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COLOMBO: Sri Lanka yesterday accused a London-based group of lawyers of undermining Colombo’s sovereignty and said a four-member team probing judicial independence was barred from entering the island.
The external affairs ministry said it revoked visas issued to members of the International Bar Association (IBA) because they “misrepresented” the objective of their visit to Sri Lanka.
The ministry in a statement said the four-member mission was going to undertake “activity surreptitiously which is of an intrusive nature to the sovereignty of Sri Lanka”.
The IBA on Saturday expressed “serious concern” over the withdrawal of visas for lawyers from its Human Rights Institute who were due to visit Colombo for 10 days starting Friday.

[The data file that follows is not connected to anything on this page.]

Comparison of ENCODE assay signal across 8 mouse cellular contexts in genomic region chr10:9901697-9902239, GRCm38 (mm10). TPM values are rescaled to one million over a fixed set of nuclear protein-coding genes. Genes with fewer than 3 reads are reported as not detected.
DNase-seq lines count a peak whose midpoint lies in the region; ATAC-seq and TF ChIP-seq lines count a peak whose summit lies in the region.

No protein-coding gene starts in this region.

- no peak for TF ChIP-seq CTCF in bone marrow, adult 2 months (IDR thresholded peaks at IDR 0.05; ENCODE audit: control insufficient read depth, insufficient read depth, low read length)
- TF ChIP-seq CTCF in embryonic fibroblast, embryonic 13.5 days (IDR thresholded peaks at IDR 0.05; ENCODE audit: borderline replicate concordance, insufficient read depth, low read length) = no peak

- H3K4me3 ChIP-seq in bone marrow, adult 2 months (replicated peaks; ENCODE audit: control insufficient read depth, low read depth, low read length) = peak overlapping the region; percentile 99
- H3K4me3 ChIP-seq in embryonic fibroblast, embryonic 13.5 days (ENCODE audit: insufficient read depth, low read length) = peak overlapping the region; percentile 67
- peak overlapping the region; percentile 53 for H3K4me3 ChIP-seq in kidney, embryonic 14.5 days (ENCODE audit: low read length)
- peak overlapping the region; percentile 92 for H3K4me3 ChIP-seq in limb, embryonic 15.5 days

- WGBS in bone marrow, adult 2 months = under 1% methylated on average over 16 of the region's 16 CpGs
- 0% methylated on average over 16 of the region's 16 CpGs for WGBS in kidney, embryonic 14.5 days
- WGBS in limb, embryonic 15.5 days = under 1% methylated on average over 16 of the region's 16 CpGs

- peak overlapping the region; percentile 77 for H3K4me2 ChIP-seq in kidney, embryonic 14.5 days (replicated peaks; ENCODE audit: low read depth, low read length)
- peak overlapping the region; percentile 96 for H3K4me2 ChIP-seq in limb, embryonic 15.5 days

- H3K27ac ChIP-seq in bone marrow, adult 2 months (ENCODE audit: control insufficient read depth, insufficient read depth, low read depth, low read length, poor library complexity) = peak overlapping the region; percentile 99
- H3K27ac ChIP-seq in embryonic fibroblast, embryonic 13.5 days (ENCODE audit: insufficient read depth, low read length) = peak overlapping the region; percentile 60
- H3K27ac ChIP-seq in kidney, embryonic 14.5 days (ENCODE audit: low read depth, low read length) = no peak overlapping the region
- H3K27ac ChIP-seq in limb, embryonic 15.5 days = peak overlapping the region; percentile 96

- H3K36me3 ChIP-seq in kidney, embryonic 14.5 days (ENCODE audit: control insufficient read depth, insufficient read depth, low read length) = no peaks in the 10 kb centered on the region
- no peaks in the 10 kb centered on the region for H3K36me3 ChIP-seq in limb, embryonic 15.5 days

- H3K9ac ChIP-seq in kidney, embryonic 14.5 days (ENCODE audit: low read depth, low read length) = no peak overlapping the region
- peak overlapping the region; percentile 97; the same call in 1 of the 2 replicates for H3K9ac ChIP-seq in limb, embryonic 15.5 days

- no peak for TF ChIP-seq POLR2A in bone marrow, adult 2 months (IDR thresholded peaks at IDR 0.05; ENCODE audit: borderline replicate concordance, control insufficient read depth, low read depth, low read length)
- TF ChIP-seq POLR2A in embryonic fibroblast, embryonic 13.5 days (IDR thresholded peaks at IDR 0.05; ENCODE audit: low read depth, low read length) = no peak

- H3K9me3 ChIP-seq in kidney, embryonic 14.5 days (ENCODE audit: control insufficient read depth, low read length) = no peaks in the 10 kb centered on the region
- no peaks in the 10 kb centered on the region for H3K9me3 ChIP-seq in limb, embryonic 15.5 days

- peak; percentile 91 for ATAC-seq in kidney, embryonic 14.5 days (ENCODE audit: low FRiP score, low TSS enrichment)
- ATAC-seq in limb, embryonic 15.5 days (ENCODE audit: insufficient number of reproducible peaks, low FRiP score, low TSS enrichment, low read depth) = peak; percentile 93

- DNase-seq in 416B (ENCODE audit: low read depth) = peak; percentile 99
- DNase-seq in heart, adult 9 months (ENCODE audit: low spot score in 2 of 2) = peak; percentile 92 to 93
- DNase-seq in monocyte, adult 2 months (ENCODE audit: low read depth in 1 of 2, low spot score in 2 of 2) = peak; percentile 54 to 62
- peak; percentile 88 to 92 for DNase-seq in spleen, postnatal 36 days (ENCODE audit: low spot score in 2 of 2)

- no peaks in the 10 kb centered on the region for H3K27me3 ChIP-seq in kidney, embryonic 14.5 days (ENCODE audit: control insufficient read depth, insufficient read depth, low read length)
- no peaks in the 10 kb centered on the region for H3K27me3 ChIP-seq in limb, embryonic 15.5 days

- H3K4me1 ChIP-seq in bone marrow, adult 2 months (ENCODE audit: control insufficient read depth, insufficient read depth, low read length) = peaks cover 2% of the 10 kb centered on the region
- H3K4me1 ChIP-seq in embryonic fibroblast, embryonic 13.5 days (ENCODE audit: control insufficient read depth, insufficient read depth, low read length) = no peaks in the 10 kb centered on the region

The panel was going to study Sri Lanka’s sacking of chief justice Shirani Bandaranayake, the first woman to hold the nation’s highest judicial office.
The government dismissed Bandaranayake despite two Sri Lankan court rulings that the impeachment was illegal and unconstitutional. Sri Lanka insists it followed proper legal procedures in firing Bandaranayake, 54, on charges of professional and personal misconduct.
Bandaranayake was dismissed by President Mahinda Rajapakse on January 13, two days after parliament voted to impeach her, despite a chorus of international criticism.
The US has led international calls objecting to the impeachment as an assault on judicial independence and rule of law in the island. Bandaranayake has been replaced by former attorney general Mohan Peiris who had been serving as the government’s chief legal adviser.
The impeachment process was launched in November after court decisions went against the regime of Rajapakse, who has tightened his hold on power since crushing Tamil Tiger rebels in May 2009 to end a decades-long ethnic war.
Lawmakers found Bandaranayake guilty of tampering with a case involving a firm from which her sister bought an apartment, of failing to declare dormant bank accounts and of staying in office while her husband faced a bribery charge.